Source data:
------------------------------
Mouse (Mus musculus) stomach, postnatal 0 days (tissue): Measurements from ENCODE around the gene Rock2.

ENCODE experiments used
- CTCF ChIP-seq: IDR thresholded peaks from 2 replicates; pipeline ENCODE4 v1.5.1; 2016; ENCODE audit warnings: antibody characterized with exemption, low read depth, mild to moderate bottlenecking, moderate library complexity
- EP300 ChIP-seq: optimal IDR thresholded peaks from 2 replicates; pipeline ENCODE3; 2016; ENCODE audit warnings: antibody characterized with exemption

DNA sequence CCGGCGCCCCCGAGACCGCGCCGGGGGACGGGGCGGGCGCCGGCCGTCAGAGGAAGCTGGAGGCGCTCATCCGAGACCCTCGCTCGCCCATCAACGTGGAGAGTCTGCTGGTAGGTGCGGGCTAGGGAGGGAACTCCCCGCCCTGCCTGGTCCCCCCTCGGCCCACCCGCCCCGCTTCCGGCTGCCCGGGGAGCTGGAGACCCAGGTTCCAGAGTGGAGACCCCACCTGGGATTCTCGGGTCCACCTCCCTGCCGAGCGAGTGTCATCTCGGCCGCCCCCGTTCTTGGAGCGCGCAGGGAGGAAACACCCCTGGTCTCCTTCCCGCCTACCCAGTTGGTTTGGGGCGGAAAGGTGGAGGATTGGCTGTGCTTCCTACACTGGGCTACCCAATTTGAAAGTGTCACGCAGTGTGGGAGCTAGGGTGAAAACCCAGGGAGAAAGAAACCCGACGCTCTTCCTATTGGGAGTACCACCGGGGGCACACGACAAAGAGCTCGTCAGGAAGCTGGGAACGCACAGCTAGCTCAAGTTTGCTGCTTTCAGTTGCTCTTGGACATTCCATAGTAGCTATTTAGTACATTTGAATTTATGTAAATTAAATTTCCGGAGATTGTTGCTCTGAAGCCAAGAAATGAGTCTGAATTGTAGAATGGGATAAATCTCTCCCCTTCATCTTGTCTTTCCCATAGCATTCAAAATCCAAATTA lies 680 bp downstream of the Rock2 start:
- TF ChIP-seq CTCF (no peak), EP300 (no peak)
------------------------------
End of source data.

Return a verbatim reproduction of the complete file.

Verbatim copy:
Mouse (Mus musculus) stomach, postnatal 0 days (tissue): Measurements from ENCODE around the gene Rock2.

ENCODE experiments used
- CTCF ChIP-seq: IDR thresholded peaks from 2 replicates; pipeline ENCODE4 v1.5.1; 2016; ENCODE audit warnings: antibody characterized with exemption, low read depth, mild to moderate bottlenecking, moderate library complexity
- EP300 ChIP-seq: optimal IDR thresholded peaks from 2 replicates; pipeline ENCODE3; 2016; ENCODE audit warnings: antibody characterized with exemption

DNA sequence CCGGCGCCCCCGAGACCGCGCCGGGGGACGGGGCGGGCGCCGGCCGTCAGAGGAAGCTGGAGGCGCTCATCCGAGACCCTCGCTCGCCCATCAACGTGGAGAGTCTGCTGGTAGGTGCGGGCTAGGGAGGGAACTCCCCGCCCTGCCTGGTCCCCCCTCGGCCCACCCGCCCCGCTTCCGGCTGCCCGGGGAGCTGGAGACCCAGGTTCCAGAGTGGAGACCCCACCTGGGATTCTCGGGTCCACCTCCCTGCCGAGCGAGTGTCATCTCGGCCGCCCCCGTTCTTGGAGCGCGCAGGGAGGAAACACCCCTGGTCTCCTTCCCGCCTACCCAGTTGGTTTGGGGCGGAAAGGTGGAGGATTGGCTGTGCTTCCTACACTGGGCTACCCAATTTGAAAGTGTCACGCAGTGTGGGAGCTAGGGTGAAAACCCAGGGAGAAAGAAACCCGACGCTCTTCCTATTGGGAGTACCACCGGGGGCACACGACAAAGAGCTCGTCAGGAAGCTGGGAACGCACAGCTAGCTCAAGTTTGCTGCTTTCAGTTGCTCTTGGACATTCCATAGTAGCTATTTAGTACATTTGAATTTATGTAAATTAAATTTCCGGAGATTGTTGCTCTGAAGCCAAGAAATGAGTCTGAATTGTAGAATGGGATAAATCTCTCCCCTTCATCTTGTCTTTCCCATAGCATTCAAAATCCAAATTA lies 680 bp downstream of the Rock2 start:
- TF ChIP-seq CTCF (no peak), EP300 (no peak)